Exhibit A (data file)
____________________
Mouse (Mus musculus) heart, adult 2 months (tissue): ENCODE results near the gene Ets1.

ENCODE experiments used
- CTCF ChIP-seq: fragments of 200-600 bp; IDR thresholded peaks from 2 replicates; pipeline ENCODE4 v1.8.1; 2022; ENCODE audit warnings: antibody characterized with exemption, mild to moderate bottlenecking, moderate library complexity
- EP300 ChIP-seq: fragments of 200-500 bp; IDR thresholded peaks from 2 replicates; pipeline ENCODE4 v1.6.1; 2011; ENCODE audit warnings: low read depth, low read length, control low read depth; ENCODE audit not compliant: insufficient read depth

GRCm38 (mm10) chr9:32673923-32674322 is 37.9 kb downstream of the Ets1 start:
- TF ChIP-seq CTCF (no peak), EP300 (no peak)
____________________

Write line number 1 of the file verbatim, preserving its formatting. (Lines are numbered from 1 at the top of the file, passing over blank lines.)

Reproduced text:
Mouse (Mus musculus) heart, adult 2 months (tissue): ENCODE results near the gene Ets1.